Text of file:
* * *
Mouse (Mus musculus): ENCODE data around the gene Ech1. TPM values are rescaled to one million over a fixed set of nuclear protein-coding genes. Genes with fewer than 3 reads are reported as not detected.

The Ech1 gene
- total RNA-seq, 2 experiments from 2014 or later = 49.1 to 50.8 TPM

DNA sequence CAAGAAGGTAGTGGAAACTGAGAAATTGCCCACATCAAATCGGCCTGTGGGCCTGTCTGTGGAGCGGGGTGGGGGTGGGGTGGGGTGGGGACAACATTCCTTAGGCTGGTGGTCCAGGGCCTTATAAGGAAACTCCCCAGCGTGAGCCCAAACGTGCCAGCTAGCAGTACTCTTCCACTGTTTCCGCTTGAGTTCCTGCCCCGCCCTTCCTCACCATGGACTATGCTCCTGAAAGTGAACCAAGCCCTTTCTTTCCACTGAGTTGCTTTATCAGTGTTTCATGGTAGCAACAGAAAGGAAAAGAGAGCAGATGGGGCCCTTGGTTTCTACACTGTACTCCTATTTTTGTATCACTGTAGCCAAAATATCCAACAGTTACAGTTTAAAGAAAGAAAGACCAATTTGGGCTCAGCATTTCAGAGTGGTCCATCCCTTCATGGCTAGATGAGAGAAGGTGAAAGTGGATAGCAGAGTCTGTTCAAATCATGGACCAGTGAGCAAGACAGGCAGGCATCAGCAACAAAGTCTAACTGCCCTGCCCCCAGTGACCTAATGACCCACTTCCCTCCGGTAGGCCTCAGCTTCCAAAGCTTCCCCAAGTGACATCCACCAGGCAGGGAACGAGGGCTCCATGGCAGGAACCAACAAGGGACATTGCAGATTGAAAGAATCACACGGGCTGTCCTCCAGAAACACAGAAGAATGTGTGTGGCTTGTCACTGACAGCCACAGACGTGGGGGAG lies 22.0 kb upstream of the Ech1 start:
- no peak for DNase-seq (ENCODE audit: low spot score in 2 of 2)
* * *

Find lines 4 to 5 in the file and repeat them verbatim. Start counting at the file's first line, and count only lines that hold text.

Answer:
DNA sequence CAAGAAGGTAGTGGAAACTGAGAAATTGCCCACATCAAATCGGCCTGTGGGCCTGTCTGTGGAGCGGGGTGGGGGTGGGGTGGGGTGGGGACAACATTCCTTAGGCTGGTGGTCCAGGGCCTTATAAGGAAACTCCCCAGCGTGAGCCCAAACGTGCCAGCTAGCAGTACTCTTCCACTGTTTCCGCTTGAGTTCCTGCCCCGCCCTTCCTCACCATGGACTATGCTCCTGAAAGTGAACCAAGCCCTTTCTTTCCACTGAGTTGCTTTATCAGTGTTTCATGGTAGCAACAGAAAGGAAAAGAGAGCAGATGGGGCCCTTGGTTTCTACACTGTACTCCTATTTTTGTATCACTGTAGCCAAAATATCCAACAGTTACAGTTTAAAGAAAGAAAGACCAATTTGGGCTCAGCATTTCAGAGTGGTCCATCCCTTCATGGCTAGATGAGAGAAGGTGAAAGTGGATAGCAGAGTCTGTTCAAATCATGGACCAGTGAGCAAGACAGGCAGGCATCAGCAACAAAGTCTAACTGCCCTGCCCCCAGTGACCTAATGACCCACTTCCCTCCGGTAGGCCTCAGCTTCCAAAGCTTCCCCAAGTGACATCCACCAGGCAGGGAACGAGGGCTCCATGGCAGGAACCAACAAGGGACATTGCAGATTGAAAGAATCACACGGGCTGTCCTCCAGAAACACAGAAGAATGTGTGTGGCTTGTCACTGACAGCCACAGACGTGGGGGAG lies 22.0 kb upstream of the Ech1 start:
- no peak for DNase-seq (ENCODE audit: low spot score in 2 of 2)